Uh, any other artists you guys remember just kind of through, from that time period that was just kind of, uh, they seemed like a big deal or any artists that you thought would be big that never stuck around? Actually, did you think the Beatles would be around as big as they, they end up being No, I didn't, but I'm surprised cuz since I didn't listen to a lot of their music, I'm surprised to hear music and find out it's The Beatles.

Oh yeah. The their Ren the other, you know, bands or stuff have done renditions of their songs and so that's kind of. enlightened my mind about how, how, like you said, unique they were in, in their music. I mean, he had a good arranger and he can make, uh, any of the Beatles stuff sound really great. They've, they've done some great stuff with the Beatles music.

Well, that's kind of the funny thing about, um, John Lennon and Paul McCartney, that was actually kind of their plan was eventually they, like doing the Beatles was initially kinda like this temporary thing, and then they wanted to down the road be like a, a songwriting pair, you know, like, um, Goffin and King or.

Uh, Jerry Lieber and, and, um, oh my gosh, I'm having a total brain fart. Lieber and Stoler. Oh man. Uh, anyway, like, just kinda those famous songwriting pairs, you know, that, that, um, almost like a tin pane kind of thing, you know, where they would just write songs and other artists would perform them and. and then of course, obviously they didn't, they didn't go that direction, but, but it's kind of funny that they, um, they were definitely saw themselves like kind of more so as songwriters rather than, you know, like some people, like, they see themselves as rock stars.

They want to be out there performing on the road or just on stage. And, and they, they were really more interested in just kind of writing cool tunes and doing whatever with it. Um, it's interesting to know. Clear back. Frank Sinatra was an idol and where girls would, you know, he had huge, you know, entrees of girls that would swarm when he'd, when he'd sing.

Not, you know, not like Elvis Presi obviously, but they, you know, he had his own following now, his style when he first started. Yeah, his started with the big bands. They overlapped each other. Yeah. Big mans were working. He worked in with the big bands and then he kept on going when the big bands started to fade away a bit.

Yeah. He was able to kind of bridge that gap. Yeah. Yeah. It does seem like there's always those artists that are, um, or there were, I don't know if it's like that so much anymore, but, but there is this period where you have these. Kind of common occurrence or recurring sort of thing with these popular like male performers who have like these, you know, flocks of women Yeah.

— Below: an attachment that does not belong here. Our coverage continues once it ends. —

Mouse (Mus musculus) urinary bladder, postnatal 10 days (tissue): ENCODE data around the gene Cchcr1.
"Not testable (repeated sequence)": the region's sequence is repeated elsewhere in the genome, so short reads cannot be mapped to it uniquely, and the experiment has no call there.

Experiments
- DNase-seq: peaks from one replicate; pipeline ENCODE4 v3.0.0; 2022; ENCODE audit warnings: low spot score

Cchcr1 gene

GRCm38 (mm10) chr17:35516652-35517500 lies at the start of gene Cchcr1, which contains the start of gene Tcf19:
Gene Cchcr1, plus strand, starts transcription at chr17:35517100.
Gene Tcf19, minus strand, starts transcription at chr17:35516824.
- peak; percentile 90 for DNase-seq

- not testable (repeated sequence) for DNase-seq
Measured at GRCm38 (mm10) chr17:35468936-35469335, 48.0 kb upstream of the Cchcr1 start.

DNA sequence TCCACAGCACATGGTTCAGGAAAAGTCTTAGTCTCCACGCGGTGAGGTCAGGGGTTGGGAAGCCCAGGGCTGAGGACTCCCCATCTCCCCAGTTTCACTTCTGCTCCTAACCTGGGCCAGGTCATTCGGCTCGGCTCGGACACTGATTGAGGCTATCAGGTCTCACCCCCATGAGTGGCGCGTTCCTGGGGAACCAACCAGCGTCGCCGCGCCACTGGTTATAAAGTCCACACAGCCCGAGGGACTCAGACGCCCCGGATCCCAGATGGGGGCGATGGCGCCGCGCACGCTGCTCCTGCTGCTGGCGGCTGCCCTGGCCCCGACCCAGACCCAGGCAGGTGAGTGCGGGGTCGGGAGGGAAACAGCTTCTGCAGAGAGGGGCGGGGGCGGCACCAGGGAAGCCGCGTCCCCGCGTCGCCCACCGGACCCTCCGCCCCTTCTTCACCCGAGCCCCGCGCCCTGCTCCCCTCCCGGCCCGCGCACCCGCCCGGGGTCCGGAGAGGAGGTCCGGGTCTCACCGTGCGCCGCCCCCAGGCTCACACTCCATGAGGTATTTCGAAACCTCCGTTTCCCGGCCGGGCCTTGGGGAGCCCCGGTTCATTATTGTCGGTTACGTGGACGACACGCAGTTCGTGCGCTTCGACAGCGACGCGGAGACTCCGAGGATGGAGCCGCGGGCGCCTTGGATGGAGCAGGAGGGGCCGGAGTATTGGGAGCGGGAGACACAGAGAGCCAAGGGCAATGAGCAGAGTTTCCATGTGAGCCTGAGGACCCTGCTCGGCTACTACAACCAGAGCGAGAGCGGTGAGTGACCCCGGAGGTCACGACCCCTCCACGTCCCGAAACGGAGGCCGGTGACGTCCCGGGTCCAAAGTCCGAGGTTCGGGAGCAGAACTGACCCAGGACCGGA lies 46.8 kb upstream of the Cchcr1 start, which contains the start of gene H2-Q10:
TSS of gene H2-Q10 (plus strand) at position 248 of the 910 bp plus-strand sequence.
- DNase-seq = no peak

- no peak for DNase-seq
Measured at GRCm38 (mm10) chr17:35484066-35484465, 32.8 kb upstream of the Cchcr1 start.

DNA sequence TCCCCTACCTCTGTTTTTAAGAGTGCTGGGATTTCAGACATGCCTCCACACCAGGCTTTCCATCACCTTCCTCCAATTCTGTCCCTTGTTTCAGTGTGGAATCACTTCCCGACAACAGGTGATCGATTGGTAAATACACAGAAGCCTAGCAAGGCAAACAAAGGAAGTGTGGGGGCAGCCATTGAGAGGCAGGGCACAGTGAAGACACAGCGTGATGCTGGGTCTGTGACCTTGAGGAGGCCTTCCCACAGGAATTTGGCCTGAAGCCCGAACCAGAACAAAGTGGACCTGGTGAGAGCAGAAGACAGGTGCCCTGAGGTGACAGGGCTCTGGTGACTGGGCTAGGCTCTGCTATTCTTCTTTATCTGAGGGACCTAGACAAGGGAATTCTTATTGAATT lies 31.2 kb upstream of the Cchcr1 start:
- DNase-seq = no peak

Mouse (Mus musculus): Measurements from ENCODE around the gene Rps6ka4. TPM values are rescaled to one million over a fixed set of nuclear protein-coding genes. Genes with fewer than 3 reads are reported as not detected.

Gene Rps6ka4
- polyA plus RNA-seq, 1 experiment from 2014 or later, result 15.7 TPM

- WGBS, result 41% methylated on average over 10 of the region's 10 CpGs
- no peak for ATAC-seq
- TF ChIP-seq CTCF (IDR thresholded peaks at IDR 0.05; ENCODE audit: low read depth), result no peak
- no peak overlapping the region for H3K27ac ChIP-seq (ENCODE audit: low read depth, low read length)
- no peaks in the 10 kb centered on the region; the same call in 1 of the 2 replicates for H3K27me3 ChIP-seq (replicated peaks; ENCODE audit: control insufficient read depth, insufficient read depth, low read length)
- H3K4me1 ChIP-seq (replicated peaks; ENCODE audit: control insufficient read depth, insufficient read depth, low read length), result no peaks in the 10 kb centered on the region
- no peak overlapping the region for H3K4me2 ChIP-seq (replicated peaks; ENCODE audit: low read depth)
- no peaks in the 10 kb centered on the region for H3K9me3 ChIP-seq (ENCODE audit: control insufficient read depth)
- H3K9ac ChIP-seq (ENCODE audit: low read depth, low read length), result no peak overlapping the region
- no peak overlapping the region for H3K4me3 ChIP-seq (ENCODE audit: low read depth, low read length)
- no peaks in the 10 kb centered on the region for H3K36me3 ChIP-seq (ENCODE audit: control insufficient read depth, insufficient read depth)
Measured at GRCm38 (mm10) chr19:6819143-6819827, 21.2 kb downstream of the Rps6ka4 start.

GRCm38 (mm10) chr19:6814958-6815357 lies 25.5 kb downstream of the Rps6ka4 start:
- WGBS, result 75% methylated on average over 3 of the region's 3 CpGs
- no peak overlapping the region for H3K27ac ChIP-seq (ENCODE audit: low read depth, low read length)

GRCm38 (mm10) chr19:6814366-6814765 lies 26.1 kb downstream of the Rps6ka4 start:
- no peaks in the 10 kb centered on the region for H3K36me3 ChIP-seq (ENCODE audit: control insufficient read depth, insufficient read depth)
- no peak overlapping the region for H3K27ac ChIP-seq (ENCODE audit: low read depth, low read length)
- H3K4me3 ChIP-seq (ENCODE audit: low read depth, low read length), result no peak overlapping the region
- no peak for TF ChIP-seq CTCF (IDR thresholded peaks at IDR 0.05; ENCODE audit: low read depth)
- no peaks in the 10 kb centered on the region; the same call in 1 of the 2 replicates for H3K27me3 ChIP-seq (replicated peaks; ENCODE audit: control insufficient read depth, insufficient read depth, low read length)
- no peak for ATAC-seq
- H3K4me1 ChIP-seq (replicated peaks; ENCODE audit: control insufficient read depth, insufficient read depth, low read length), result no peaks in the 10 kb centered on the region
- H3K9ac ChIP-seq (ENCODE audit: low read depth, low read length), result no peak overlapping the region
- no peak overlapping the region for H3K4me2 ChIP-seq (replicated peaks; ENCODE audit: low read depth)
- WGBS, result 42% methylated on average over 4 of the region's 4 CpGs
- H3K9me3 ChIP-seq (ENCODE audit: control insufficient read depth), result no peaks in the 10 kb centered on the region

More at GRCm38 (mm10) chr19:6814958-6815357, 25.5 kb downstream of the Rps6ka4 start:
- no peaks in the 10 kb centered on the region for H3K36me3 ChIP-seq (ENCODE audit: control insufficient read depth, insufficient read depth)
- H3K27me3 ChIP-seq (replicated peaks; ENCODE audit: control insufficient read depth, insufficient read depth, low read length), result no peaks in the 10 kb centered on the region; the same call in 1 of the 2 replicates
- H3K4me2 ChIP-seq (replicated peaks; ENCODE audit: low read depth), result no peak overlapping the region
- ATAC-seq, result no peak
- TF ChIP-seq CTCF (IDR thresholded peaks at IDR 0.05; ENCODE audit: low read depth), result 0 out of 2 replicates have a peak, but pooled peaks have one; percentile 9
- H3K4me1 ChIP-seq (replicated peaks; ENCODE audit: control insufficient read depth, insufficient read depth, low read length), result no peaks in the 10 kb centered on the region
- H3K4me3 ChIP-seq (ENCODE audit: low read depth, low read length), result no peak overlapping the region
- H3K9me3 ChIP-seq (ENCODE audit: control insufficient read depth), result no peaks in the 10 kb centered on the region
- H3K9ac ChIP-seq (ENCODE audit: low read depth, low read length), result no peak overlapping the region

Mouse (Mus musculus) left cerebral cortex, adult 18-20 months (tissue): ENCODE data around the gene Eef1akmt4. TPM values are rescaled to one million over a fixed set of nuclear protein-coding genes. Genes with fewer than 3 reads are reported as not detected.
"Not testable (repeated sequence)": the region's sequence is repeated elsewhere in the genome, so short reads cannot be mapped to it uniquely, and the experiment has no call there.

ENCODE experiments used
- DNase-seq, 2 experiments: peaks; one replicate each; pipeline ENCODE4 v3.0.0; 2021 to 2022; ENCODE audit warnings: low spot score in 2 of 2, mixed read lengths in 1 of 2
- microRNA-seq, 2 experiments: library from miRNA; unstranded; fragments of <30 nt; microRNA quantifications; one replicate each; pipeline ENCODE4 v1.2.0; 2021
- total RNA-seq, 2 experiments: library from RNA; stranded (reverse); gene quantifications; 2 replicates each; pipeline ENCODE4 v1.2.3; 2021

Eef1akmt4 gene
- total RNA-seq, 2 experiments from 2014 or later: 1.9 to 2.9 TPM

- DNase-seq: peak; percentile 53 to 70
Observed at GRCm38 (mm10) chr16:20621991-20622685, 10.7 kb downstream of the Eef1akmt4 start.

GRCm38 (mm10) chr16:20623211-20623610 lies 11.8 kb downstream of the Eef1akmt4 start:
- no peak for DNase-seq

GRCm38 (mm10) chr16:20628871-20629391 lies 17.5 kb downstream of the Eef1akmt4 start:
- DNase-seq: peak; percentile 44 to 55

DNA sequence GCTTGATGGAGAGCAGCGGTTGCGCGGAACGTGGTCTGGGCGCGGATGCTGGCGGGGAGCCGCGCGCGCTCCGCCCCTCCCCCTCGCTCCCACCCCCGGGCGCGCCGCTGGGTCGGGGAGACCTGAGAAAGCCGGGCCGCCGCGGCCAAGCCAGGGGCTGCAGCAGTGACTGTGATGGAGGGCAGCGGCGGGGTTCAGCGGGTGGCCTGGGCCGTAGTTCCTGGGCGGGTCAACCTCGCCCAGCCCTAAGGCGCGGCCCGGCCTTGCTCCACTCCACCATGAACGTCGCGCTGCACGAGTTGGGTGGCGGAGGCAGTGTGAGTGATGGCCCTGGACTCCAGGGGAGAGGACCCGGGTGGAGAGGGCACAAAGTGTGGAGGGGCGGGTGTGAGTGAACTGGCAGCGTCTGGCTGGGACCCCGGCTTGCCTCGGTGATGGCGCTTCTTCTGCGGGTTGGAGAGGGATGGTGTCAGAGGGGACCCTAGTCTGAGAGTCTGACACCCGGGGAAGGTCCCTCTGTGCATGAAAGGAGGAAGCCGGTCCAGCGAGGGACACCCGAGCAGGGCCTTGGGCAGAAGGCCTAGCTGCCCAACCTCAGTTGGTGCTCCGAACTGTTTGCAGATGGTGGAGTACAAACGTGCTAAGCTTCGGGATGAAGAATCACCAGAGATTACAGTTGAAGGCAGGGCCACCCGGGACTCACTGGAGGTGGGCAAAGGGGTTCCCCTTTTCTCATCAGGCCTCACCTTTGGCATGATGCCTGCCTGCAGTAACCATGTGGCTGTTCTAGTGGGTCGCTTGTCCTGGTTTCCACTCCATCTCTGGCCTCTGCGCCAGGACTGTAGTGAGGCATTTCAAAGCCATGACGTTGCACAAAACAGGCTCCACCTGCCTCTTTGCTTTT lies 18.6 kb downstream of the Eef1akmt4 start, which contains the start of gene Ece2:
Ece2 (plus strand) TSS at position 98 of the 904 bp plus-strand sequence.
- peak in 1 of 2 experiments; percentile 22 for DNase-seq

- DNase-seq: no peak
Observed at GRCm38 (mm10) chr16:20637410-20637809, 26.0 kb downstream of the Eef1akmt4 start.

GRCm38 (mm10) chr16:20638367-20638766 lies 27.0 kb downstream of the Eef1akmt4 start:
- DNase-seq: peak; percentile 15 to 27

Fawning over them. Right. Which with, actually, that's, a lot of people have written a lot of things about, um, all kinds of things about that, especially in gender studies. But like, I, you know, it's, it is kind of interesting. You know, you have El or sorry, you have, you know, Frank Sinatra and then Elvis and of course the Beatles.

They had like tons of women flying over them. Kitty boppers. Yeah, yeah, yeah. It's kind of part of the, like, the whole image of it. Um, but yeah, it's funny, like you don't really have that anymore actually. It doesn't seem like people react as much as viscerally to music as they do as used to. Like, I, I watch old video clips of, well, just, of people watching like, you know, like Elvis or the Beatles performing and just people are just losing their minds, right?

They're just, oh yeah. You know, it's almost like a. Um, they're possessed or something, you know? And then, and now, you know, I mean, you watch Yeah, I've, I've gone to a lot of concerts and, um, it just doesn't, it doesn't seem like there's any, I I just, um, maybe I just haven't gone to big enough shows, but it seems like you don't have that same kind of thing where people are just.

It's like, almost like an out of body experience for them or something where they go, you know what I mean? Because it's just, you see these things, you see like women crying or you know, it's just like these , very emotional, visceral response and it doesn't seem like that's like that anymore. I kind of wonder why that is.

Well, just, I think it's because it's gotten to be such a common thing, you know, with every group and, um, mentally adjusted, Elvis Presley was essentially. That new, new, um, way of, you know, singing that, you know, it, so it was something new and that's why probably he had all this following like that, but now it's so common.

It's, they don't do that anymore. That much. Not that I've gone to that many concerts. Yeah. I, yeah, I mean, I think we are definitely, um, we're so exposed to so many things now. Yeah. I mean, I think. Like my kids, they have their Spotify playlists that are, I don't know, when I was, you know, like when I was in high school, I had like very, I was kind of very narrow in like the, the genres of music that I listened to and I just, I had like just a very.